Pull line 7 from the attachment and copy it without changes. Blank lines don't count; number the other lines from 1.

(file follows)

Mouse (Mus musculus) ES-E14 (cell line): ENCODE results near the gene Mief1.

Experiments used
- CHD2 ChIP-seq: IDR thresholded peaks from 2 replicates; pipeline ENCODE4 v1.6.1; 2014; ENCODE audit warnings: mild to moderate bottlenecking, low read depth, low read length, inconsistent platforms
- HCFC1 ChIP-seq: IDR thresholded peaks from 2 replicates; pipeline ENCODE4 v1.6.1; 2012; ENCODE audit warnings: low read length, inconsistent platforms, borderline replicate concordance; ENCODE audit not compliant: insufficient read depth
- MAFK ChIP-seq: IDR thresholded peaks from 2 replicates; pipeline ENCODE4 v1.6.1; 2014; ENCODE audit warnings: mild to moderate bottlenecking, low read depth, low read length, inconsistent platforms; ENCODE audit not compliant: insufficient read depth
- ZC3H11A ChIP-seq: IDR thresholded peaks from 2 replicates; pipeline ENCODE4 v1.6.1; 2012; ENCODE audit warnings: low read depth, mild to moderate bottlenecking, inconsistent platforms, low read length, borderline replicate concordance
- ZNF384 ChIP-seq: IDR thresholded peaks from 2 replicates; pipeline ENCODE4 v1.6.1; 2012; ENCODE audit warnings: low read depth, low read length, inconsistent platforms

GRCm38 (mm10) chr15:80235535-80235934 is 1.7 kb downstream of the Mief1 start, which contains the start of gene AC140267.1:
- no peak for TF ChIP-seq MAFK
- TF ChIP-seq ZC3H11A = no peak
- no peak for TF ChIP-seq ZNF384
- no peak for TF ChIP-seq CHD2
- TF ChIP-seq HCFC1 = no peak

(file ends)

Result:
- ZNF384 ChIP-seq: IDR thresholded peaks from 2 replicates; pipeline ENCODE4 v1.6.1; 2012; ENCODE audit warnings: low read depth, low read length, inconsistent platforms